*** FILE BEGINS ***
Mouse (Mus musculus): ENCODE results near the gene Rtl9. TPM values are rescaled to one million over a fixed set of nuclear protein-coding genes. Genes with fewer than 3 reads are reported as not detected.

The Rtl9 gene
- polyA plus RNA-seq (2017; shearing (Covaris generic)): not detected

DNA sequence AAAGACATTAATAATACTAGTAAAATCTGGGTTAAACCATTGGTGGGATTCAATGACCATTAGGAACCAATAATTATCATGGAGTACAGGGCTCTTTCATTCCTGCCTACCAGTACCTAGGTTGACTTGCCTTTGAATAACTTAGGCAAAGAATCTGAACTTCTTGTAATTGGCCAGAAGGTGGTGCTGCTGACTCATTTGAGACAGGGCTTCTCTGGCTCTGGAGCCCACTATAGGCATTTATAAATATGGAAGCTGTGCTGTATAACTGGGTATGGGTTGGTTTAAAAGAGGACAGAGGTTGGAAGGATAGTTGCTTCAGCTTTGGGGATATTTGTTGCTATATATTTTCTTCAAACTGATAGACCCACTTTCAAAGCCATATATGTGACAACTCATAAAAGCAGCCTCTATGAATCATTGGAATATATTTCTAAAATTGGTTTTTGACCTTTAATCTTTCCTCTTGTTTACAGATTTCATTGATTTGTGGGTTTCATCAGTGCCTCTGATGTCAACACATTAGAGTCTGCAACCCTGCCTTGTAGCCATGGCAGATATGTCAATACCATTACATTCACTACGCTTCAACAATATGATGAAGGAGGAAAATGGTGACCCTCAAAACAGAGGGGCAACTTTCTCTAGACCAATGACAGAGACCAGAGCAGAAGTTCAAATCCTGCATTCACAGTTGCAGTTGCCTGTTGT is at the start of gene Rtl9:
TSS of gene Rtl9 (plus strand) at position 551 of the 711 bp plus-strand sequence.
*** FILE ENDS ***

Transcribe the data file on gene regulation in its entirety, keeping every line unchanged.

Mouse (Mus musculus): ENCODE results near the gene Rtl9. TPM values are rescaled to one million over a fixed set of nuclear protein-coding genes. Genes with fewer than 3 reads are reported as not detected.

The Rtl9 gene
- polyA plus RNA-seq (2017; shearing (Covaris generic)): not detected

DNA sequence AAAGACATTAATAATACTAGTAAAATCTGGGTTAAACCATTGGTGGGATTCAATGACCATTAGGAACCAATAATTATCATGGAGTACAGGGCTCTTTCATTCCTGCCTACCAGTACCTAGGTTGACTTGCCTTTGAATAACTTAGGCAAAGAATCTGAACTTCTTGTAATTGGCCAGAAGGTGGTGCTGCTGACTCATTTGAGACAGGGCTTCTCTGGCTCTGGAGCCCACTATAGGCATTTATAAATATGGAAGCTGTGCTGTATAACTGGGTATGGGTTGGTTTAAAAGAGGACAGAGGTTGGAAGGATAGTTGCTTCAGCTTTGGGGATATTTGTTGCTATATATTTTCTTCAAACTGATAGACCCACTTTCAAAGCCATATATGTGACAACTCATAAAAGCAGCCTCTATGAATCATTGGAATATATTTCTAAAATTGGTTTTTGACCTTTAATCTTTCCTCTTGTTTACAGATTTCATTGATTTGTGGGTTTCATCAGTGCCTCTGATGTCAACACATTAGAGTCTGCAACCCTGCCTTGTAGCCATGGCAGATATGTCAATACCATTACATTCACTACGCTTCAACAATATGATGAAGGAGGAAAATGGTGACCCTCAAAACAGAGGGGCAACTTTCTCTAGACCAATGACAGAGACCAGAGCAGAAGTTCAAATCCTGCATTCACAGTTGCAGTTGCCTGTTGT is at the start of gene Rtl9:
TSS of gene Rtl9 (plus strand) at position 551 of the 711 bp plus-strand sequence.